Wednesday, September 2, 2020

An Attempt at Empire

In 768, King Pepin had died after a glorious reign, leaving behind his two sons, Charles and Carloman.

-          Millennium, Tom Holland

Tom Holland, in this book, examines the birth of Europe at the time of the first millennium after Christ.  This turn brought on what is considered the high point of medieval culture, prosperity, and advancement.  But before coming to this, he examines the first attempt at rebuilding the Roman Empire in the West.

As was the custom, Pepin’s lands were divided between the two sons.  Carloman, however, survived only three years; Charles, also known as Charles the Great or Charlemagne, would consolidate these holdings.

Invasion would follow invasion.  By the 790s, Charlemagne’s rule would stretch from Barcelona to the Danube, and from Lombardy to the Baltic Sea.  In Western Christendom, only the British Isles and a few small kingdoms in Spain were not in his hold.

Charlemagne converted with the sword, never doubting that he was a new King David:

It was in the perfect consciousness of this that Charlemagne made the wastes of Saxony to flow with pagan blood….

Every spring he would go to battle, and every autumn return with new territories and booty as his prize.  Frankish nobles, bishops, even the Pope had little choice but to recognize him as head of the Christian people; it also served their self-interest to do so.

In 796, with the election of the new Pope Leo III, Charlemagne spelled out the balance of responsibilities: he would defend the Church from pagans and heretics, consolidating the Christian faith across Europe; the Pope would pray for his success.  The Pope was less than thrilled with this division of labor – although he gladly accepted the wagons of gold and treasure that accompanied this outline.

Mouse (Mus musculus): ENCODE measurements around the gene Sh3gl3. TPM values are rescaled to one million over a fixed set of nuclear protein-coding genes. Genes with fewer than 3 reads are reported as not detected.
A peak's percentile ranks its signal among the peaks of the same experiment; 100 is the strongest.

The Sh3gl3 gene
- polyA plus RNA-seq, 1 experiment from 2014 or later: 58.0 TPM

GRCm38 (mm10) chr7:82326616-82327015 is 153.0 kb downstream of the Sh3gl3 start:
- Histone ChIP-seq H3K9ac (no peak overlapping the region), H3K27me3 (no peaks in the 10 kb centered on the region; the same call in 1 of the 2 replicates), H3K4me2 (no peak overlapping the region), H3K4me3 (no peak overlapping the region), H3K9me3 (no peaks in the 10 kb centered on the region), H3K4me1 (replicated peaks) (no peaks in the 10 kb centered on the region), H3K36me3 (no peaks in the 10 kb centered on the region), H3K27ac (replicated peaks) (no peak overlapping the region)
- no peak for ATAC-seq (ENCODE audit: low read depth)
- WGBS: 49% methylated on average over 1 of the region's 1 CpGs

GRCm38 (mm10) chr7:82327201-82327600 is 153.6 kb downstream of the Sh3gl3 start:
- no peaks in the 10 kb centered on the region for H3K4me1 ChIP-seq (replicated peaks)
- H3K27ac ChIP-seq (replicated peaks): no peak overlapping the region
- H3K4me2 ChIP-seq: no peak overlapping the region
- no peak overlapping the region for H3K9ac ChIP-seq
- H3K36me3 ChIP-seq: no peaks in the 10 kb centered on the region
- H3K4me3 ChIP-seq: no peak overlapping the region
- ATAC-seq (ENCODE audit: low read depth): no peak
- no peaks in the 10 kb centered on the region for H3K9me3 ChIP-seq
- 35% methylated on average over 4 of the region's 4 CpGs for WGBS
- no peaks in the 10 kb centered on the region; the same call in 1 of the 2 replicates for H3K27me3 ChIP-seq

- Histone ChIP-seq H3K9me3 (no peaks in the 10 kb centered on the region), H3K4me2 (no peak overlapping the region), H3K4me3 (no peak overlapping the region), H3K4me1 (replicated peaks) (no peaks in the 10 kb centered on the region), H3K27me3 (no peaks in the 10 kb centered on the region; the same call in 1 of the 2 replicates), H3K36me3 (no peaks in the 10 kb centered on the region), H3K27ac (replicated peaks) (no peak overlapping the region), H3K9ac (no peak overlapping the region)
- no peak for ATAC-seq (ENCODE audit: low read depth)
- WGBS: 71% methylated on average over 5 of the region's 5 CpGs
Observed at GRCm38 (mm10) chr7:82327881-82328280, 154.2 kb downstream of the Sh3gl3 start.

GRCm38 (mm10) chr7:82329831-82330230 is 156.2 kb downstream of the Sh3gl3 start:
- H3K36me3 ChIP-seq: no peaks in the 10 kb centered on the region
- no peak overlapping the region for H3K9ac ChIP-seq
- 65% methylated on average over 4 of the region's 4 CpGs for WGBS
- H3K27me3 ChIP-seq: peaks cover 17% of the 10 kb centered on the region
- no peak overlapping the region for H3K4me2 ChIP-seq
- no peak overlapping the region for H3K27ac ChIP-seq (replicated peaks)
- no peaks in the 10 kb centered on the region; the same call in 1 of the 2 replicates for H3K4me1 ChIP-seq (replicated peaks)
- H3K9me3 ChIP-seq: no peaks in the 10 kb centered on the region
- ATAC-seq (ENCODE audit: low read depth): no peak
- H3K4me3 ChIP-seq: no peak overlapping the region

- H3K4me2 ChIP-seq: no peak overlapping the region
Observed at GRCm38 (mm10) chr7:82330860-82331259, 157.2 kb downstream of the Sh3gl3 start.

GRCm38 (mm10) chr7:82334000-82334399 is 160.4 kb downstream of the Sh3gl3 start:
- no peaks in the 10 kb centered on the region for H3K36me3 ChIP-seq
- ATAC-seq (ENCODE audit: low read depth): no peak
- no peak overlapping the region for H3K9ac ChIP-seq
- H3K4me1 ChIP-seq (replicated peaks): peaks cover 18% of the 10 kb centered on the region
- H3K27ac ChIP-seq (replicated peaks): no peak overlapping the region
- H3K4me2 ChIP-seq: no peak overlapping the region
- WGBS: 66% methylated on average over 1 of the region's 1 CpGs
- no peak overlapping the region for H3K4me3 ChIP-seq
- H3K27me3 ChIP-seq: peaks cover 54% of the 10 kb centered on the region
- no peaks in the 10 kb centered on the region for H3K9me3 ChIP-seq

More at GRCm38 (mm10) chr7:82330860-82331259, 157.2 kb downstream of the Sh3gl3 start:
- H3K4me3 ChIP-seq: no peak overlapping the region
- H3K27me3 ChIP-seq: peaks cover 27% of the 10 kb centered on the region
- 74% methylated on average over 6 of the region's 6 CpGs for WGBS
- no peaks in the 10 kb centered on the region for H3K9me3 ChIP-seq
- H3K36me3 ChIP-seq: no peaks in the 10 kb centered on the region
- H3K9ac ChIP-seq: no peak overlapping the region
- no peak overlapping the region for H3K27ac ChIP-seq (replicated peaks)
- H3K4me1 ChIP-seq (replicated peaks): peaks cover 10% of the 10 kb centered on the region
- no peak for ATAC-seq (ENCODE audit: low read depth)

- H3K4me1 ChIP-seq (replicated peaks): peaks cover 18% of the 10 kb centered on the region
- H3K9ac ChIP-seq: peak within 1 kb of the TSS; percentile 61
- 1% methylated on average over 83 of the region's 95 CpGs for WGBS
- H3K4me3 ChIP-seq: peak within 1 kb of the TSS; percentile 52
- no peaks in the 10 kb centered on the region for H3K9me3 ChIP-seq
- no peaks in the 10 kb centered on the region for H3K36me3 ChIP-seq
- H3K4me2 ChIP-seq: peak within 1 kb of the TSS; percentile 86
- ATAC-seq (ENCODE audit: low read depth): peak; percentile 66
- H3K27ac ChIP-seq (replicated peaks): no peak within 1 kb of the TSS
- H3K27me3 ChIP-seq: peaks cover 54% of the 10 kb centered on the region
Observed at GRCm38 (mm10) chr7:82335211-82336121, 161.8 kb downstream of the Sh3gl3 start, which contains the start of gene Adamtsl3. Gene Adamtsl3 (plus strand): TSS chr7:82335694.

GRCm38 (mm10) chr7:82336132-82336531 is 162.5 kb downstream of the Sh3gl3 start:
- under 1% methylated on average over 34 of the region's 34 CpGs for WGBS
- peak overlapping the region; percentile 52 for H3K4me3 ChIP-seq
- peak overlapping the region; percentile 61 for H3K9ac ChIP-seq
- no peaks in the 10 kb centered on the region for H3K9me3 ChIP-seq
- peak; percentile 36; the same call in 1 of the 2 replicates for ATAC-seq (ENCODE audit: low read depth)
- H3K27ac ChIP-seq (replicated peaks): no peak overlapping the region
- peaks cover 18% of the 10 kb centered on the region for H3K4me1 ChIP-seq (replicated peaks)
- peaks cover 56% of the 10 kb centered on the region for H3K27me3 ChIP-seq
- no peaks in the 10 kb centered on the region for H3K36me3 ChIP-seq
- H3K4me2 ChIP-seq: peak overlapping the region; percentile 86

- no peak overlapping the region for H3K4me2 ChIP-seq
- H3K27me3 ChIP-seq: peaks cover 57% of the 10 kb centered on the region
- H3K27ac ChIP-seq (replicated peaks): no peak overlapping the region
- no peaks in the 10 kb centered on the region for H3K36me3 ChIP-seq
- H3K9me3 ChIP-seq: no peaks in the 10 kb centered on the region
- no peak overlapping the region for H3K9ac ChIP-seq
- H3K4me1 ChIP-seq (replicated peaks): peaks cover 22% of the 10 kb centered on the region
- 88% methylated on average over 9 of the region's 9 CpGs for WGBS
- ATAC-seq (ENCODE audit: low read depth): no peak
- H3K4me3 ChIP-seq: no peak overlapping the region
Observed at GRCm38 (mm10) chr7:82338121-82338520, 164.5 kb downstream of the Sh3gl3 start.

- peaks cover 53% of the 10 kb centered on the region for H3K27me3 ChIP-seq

Despite his lack of enthusiasm for the relationship in this form, in 799 Leo made good use of the arrangement.  On April 25, he was set upon by a gang of his enemies.  Having thereafter escaped, he went north to Charlemagne who was in Saxony, and asked that he restore the Pope to his office.  Charlemagne would then march on Rome.

Having taken his time, Charlemagne arrived more than one year later.  The Pope humbly rode out twelve miles to greet him, six miles being the normal custom.  Yet, Leo would not bow so easily:

Papal officials, displaying their accustomed talent for uncovering ancient documents just when they were most needed, presented to Charlemagne papers which appeared conclusively to prove that their master could in fact only be judged by God.

Charlemagne acquiesced, and the Pope took an oath on a copy of the New Testament: he had been innocent all along.  Even now, the Pope was not done.  At Christmas Mass in the shrine of St. Peter, Leo stepped forward and placed a crown on Charlemagne’s head.  At once, Charlemagne was hailed as “Augustus,” the honorific title of the Caesars – but, only by the granting of the Pope!  It seems Charlemagne did not know beforehand that this was the Pope’s intention – he likely would not have obliged, given the signal of superiority.

In any case, such a title was reserved for only the emperor in Constantinople – the new Rome.  Now, the West would have an emperor of its own.  Perhaps good news for the Franks; an outrage to the Greeks.  Outraged as they might be, Constantinople was teetering on the edge of ruin – defeat after defeat for the armies of the East culminating with the emperor killed in battle by the Bulgars in 811.

One year later, envoys from the East made their way to Charlemagne in Aachen.  Holding their noses, they hailed Charlemagne as Basileus – emperor.  This was nothing more than a holding operation – it was believed by the Greeks that this Frankish king and his tribes would soon enough return to their base nature and start fighting amongst themselves.